Some critics claim that Dallas hasn't done enough to atone for the problems in the city that contributed to Kennedy's death in 1963. Others claim that Dallas should have built a shrine for Kennedy by now - instead of the boxy memorial constructed a couple of blocks away that reeks of urine. Still others say Dallas should have bulldozed the whole of Dealey Plaza, torn down the school book depository, and erased any vestige of the '63 atrocity. About the only thing critics agree upon is that no matter what Dallas does or doesn't do with the scene of Kennedy's assassination, everybody won't be satisfied.
Frankly, I think the way Dallas has handled the half-century aftermath of Kennedy's death has been at least adequate. First of all, Dealey Plaza is a confection of green space where three major streets service downtown underneath a major railroad artery. Some people criticize the design as outdated, and an artificial wall along the western side of downtown. But now that the city runs its light rail trains along those same tracks, it's hard to see how any better configuration can be constructed, with I-35 right there, and serpentine freeway ramps to another expressway right there as well.
Second of all, having the assassination's venue preserved virtually intact is a half-empty, half-full proposition. If you want to be negative about it, sure, the recognizability of Dealey Plaza to history buffs serves as a constant reminder of the event, and it encourages the consistent proliferation of conspiracy theorists, many of whom throng the plaza on good-weather days, preaching their suspicions to curious tourists, and even giving out their own maps and charts of how Kennedy was shot. And who did it. But if you want to be positive about it, keeping Dealey Plaza intact has helped legions of tourists from around the world learn more about the place, it has helped keep the Kennedy legacy alive for generations of people who hadn't yet been born when he died, and, yes, it's probably the most popular and most consistently populated public area downtown. It tells a gruesome story, but - and pardon the pun - plenty of cities would kill to have such a highly-trafficked pedestrian attraction in their downtown business district.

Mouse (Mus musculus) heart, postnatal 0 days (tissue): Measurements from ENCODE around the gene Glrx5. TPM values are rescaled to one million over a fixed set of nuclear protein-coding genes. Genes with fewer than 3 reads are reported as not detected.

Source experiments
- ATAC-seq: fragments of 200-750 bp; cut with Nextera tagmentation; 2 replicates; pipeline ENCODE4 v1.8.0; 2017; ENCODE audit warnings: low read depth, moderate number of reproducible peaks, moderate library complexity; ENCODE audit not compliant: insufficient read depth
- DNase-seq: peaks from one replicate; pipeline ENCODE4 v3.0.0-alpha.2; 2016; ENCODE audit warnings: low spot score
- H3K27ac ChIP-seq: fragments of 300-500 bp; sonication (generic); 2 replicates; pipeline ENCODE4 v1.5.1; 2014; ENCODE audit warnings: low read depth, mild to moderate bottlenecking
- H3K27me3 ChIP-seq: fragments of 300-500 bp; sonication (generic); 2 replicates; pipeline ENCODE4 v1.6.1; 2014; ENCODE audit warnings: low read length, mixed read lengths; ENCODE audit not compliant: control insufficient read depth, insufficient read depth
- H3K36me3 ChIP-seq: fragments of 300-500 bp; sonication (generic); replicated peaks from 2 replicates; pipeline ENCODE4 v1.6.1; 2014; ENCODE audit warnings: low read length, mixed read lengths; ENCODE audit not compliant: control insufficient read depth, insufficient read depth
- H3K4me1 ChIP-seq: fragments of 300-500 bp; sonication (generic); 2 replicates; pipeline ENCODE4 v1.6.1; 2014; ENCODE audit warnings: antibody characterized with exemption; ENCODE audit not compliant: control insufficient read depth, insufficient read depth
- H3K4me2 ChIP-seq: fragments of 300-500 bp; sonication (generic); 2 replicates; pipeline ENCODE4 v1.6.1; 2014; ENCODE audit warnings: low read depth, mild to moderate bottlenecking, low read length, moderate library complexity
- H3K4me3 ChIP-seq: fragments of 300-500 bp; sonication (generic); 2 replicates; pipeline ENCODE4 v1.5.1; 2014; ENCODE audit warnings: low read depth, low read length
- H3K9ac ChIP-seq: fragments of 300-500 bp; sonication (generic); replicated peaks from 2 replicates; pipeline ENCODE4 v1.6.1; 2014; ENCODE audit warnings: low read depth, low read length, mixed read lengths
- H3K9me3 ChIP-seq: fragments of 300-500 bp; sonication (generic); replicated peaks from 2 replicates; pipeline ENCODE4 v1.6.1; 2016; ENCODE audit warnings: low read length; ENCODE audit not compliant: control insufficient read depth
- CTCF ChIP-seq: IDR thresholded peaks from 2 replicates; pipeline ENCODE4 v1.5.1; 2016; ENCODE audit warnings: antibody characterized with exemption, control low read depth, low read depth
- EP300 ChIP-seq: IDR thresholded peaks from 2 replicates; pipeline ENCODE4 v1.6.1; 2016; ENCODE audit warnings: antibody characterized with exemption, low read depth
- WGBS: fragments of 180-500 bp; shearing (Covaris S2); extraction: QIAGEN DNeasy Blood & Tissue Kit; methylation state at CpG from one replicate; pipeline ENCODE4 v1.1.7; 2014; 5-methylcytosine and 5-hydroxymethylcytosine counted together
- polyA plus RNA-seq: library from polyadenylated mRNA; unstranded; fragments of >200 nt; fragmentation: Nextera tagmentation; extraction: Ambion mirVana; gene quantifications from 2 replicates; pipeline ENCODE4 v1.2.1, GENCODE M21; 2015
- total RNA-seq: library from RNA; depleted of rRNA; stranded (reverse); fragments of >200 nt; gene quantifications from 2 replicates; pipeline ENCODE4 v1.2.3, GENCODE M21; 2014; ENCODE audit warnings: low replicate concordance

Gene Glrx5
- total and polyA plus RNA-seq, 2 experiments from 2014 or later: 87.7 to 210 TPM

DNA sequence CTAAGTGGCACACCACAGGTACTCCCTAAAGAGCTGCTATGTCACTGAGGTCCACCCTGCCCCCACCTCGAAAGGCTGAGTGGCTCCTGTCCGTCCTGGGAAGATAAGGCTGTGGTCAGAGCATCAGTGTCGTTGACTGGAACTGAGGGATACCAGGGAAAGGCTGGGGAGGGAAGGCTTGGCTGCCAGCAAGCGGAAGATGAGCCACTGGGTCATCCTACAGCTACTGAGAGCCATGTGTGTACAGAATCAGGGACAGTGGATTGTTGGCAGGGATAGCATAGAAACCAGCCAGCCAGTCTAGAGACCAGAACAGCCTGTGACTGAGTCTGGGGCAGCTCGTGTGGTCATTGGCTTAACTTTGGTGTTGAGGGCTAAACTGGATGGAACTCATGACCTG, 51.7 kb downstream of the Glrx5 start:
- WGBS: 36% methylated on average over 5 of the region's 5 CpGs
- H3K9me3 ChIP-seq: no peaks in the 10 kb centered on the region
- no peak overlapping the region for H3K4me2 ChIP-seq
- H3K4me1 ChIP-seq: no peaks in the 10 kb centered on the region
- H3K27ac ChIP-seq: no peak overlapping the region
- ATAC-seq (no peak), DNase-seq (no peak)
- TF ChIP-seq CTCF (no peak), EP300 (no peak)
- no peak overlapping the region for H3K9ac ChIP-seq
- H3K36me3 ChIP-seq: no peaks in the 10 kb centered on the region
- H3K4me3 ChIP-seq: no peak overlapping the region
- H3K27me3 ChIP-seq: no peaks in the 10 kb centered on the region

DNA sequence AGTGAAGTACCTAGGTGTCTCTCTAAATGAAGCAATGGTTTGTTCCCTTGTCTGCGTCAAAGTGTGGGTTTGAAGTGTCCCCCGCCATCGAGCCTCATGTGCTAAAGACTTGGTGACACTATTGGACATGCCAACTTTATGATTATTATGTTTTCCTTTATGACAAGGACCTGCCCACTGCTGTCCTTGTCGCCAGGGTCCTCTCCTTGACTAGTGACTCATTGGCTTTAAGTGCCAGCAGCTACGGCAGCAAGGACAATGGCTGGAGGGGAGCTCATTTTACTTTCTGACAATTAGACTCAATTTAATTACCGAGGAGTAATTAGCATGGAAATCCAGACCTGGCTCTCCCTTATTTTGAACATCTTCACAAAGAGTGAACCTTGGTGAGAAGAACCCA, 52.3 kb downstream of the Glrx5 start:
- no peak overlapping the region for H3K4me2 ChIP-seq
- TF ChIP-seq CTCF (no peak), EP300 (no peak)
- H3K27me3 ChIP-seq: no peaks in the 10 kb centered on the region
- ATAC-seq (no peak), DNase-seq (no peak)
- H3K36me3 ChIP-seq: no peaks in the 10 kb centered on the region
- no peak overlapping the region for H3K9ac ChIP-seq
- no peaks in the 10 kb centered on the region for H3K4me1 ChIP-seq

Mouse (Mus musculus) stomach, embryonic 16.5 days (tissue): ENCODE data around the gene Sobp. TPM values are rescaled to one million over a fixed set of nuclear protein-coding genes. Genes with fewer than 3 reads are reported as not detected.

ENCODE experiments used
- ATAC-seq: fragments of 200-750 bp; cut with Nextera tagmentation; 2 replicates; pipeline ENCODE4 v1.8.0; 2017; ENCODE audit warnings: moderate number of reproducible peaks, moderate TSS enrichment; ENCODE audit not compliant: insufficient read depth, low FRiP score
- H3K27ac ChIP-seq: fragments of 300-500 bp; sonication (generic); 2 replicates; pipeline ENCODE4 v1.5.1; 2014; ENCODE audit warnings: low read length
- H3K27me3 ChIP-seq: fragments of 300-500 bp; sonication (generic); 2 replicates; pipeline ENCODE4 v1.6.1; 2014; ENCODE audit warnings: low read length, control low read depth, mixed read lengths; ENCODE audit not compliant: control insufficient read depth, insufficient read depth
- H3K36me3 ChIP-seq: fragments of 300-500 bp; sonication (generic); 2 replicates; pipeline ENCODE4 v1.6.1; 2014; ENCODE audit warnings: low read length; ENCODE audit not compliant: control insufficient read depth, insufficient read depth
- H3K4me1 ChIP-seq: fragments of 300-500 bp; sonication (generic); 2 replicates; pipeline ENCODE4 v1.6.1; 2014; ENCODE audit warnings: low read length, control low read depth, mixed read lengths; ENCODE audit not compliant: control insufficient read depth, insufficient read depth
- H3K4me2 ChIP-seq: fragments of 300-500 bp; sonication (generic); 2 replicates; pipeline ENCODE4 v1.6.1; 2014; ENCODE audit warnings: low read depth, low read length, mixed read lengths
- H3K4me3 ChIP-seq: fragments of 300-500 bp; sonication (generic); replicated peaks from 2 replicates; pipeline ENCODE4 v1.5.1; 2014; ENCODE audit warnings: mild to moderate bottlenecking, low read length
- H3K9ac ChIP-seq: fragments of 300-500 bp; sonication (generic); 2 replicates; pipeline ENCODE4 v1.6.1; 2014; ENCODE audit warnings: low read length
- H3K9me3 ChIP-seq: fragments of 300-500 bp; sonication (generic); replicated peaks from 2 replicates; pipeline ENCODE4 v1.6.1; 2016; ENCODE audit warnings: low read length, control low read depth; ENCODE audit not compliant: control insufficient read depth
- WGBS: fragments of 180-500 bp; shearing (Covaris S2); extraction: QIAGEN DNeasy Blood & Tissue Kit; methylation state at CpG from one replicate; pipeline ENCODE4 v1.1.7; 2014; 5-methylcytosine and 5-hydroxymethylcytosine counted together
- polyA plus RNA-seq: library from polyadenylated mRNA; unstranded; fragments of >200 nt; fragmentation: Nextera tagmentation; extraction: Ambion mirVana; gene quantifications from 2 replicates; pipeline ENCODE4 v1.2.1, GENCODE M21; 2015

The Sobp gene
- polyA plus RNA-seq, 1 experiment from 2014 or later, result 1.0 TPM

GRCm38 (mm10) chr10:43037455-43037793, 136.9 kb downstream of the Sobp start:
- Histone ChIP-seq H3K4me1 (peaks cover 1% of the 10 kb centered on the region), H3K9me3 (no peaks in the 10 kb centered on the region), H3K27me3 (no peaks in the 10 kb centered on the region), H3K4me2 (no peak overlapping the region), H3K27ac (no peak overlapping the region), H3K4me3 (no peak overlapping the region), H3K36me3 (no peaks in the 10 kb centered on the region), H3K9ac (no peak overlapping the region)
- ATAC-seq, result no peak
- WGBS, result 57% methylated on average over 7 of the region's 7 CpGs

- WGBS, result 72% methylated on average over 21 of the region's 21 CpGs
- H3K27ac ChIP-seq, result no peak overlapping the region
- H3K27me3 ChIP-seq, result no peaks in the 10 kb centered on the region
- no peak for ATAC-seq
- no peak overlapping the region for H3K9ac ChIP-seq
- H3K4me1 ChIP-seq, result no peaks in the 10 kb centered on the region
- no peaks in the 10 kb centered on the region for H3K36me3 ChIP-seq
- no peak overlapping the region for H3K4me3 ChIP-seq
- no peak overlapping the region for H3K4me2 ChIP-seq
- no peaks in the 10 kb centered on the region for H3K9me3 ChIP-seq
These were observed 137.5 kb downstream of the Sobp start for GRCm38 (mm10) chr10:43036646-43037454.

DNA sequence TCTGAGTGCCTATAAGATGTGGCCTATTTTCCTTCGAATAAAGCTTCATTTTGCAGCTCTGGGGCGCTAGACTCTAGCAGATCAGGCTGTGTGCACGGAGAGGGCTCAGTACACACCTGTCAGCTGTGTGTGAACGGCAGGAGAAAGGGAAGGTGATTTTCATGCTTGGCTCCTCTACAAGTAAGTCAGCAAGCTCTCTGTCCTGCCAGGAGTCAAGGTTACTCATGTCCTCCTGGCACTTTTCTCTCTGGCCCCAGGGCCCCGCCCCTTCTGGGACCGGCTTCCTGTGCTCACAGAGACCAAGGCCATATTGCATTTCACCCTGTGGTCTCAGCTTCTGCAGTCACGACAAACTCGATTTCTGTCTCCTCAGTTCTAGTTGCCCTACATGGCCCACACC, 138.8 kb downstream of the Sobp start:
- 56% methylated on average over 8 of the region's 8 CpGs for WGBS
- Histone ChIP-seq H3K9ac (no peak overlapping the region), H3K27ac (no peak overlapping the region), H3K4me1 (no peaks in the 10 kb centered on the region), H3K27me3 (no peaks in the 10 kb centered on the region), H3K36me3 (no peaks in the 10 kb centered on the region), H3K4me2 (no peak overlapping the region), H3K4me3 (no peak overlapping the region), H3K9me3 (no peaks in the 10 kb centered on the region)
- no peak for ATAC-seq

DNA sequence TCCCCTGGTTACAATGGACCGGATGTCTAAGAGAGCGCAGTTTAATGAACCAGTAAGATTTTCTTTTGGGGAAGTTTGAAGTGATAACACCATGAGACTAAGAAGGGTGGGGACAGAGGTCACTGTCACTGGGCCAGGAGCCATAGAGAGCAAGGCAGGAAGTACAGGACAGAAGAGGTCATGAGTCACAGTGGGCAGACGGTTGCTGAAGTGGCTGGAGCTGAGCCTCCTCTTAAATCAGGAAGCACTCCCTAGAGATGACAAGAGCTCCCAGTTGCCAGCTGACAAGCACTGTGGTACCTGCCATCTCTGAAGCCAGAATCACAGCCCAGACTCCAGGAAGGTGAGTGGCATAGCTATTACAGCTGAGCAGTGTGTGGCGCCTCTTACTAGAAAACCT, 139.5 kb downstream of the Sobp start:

To be honest, if the Kennedy family had been smart, they would have purchased space someplace close to Dealey Plaza and established some sort of permanent museum or library to their fallen son. A place where they could regulate the conversation regarding his legacy. With all of the tourists already at Dealey Plaza, it would be the logical way for them to perpetuate Kennedy's memory on their terms.
Then again, a museum has already been set up in the former depository and is popular, highly-visited, and more academic than nostalgic in scope. So maybe it's just as well for history's sake that the Kennedy family has kept all of their presidential memorabilia in Massachusetts. After all, Kennedy wasn't killed because he was universally trusted and adored. With the Kennedy's viewing Dallas as their no-man's land, we're freer here to imagine not just what could have been, but what really was.
For example, do you believe the findings of the Warren Commission? A recent Gallup poll found that 61% of us still refuse to accept that a lone gunman, Lee Harvey Oswald, was responsible for killing our 35th president. Some people think Oswald was innocent - at least of assassinating Kennedy. Oswald did kill a Dallas policeman that same day, J.D. Tippit, in a shooting witnessed by a dozen people in Oak Cliff, a neighborhood close to downtown. In fact, it was Tippit's murder that landed Oswald in jail.